Subword Units and their Occasionally Non-Trivial Meanings

While I was writing the next article on bw,  I found myself forget the meaning of different type of subword units (i.e phones, biphones, diphones, triphones and such).  So I decide to write a little note.

On this kind of topics, someone would likely to come up and say "X always mean Y bla bla bla etc and so on."  My view (and hope) is that the wording of a certain should reflect what it means.  So when I hear a term and can come up with multiple definition in your head, I would say the naming convention is a little bit broken.

Phones vs Phonemes

Linguist distinguish between phoneme and phone The former usually means a kind of abstract categorization of a sound, whereas the latter usually mean the actual realization of a sound.

In a decoder though, what you see most is the term phone.

Biphones vs Diphones

(Ref here) " ..... one important difference between the two units. Biphones are understood tobe just left or right context dependent (mono)phones. On the other hand, diphones represent the transition regions that strech between the two ”centres” of the subsequent phones. "
So that's why there can be left-biphone and right-biphone.  Diphones is intuitively better in synthesis.
Possible combination of left-biphones/right-biphones/diphones are all N^2.  With N equals to the number of phones. 
Btw, the link I gave also has a term called "bi-diphone", which I don't think it's a standard term.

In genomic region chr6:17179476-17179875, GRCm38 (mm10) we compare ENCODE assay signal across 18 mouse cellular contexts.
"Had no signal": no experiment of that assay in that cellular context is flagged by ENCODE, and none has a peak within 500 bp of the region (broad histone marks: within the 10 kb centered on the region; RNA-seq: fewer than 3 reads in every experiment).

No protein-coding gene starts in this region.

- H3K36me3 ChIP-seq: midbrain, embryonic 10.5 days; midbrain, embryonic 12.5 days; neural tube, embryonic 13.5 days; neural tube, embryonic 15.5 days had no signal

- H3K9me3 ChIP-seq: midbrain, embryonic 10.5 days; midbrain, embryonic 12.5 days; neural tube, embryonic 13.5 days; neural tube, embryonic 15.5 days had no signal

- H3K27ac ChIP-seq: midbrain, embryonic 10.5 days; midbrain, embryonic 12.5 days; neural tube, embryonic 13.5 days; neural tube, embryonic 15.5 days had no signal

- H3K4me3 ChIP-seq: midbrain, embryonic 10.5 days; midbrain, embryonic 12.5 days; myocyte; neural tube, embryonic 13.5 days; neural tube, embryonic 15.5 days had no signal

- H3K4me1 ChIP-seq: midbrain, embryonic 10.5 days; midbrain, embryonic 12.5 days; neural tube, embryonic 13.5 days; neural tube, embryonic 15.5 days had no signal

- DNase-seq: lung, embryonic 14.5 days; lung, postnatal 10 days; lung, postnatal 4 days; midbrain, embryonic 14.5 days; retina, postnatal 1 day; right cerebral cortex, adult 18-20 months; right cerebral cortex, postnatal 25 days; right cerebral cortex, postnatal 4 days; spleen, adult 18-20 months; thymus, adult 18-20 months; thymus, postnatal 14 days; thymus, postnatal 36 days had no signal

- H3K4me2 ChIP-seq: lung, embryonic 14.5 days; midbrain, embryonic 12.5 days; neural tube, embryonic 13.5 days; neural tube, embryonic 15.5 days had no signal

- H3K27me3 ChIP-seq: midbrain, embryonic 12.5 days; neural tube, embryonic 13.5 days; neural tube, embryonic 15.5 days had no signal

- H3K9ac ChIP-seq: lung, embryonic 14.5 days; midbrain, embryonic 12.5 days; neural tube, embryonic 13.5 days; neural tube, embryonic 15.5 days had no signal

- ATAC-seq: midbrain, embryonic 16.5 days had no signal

For most of the time, it means considering both left and right context.  Possible combinations N^3. 


For most of the time, it means considering both the two left and two right contexts. Possible combinations N^5. 


For most of the time, it means considering both three left and three right  contexts. Possible combinations N^7. 

"Quadphones" and Other possible confusions in terminology. 

I guess what I don't feel comfortable are terms such as "Quadphones".   Even quinphones and heptaphones can potentially means different things from time-to-time.  
For example, if you look at LID literature, occasionally, you will see the term quadphone.  But it seems the term "phone 4-gram" (or more correctly quadgram...... if you think too much,) might be a nicer choice.  
Then there is how the context looks like:  2 left 1 right? 1 right 2 left?   Come to think of it, this terminology is confusing for even triphones because we can also mean a phone depend on 2 left or 2 right phones.  ASR people don't feel that ways probably because of a well-established convention.  Of course, the same can be said for quinphone and hetaphones. 

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